Technology has made our lives easier for years. Music, navigation, banking, communication—it’s all been streamlined. But now more than ever, technology is streamlining health care innovation, leading researchers to findings and treatments that have been kept out of reach—until now.
Improvements in computer programming and analysis are responsible for the biggest advancements in health care research. And many of these advancements are happening locally. Numerous companies in Greater Boston are bringing about a modern renaissance of scientific discovery and health care innovation—and are getting it done right here in New England.
The future of mental health treatment links brain and behavior
Scientists and researchers at BlackThorn Therapeutics are working to better understand brain function. They hope to discover more advanced treatments for the estimated 9.8 million adults in the U.S. suffering from neurobehavioral disorders like autism spectrum disorder, depression, schizophrenia, and obsessive compulsive disorder.*
Treatments for these types of disorders have left pharmaceutical research and biotechnology companies scratching their heads, leading to the number of companies developing medicines for mental health to drop from 313 in 2010 to 130 in 2016, according to PhRma. But BlackThorn is confident in its ability to pick up where many companies left off, especially now.
“Five years ago, we may have known that to understand patients better, you needed to run a certain analysis, but that analysis would have taken six months,” said Dr. Bill Martin, chief scientific officer at BlackThorn. “Now, that same analysis takes six minutes.”
Founded in San Francisco, BlackThorn has recently opened a lab in the Cambridge Innovation Center. It was a move that, according to Dr. Martin, made perfect sense.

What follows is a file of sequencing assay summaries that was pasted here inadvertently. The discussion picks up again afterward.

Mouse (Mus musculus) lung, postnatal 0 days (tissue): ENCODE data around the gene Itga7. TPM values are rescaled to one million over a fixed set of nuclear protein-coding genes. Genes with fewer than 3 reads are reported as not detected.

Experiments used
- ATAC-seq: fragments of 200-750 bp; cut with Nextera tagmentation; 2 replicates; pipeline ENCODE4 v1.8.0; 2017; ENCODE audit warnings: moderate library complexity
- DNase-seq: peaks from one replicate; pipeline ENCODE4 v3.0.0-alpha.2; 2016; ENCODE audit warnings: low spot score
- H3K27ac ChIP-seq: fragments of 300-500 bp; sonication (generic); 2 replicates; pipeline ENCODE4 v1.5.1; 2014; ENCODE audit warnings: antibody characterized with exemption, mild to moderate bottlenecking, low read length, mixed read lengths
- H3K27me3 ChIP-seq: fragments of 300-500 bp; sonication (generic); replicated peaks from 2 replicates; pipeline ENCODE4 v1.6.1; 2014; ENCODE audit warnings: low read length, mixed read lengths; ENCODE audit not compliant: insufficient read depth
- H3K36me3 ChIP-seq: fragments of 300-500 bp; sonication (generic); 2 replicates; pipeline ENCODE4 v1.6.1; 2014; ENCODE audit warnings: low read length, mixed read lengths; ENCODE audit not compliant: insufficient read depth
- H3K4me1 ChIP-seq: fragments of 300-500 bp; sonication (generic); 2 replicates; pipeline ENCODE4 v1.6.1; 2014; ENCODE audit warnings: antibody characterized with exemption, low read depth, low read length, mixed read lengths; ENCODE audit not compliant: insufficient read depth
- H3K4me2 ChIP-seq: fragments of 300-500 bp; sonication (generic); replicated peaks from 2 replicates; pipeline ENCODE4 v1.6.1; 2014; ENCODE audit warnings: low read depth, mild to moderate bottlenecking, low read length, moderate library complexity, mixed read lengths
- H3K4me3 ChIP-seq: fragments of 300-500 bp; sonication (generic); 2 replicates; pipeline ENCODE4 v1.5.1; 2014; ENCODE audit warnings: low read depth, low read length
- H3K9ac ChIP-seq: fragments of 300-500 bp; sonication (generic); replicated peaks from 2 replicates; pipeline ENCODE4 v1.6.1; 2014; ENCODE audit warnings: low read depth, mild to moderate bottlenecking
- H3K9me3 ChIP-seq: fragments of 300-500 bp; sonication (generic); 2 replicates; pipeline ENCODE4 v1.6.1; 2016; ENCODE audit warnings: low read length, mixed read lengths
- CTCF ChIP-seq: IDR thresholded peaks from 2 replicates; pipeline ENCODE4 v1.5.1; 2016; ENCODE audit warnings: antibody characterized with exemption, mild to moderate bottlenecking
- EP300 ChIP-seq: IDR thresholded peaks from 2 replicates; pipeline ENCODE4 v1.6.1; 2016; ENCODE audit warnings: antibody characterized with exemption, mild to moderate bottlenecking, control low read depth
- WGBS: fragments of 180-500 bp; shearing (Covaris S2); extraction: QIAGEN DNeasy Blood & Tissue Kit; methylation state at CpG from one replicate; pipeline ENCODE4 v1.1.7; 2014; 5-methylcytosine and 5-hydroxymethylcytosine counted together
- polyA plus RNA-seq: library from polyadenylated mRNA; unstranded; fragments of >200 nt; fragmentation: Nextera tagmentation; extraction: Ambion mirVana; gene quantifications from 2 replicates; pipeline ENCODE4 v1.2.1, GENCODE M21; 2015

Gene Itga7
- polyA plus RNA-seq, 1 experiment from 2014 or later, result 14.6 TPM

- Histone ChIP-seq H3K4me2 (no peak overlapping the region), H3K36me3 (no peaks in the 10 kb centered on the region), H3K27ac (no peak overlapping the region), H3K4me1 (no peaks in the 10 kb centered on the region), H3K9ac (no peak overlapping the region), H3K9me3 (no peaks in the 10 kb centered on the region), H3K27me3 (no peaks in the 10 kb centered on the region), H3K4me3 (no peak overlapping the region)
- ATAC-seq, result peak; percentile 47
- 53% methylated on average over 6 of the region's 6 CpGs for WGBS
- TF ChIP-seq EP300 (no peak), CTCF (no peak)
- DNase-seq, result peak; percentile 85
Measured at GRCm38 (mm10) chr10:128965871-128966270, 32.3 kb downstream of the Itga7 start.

“Our interest in Cambridge came from viewing ourselves as emerging leaders in the field of applied neuroscience” he said. “We see tremendous value in having a presence in both U.S. epicenters of brain research, life science, and health care technology.”
BlackThorn’s research approach is based on identifying specific links between brain physiology and behavior. The team is working to prove that the right treatments can change behaviors associated with certain disorders by tuning the brain.
“Scientific advances have us moving away from common diagnoses, like major depressive disorder or obsessive compulsive disorder, and recognizing that many patients actually present a suite of symptoms that are, at their core, changes in brain physiology,” Martin said.
By being able to identify which type of depression or OCD an individual has based on specific brain patterns, BlackThorn aims to one day offer treatments better tailored to a patient’s individual symptoms.
The future of pain management relies on relaxation, not medication
The effects of stress present themselves as tense muscles and chronic pain throughout the head, neck, shoulders, and back. Over time, these effects compound, leaving many in distress about chronic pain.
This unending cycle often leads chronic-pain sufferers to visit their doctors for answers, where they’re prescribed drugs or scheduled for surgeries that might help relieve the discomfort, but don’t always combat the root cause.
BioTrak Health, a Boston-based startup founded in 2014, is working to change this.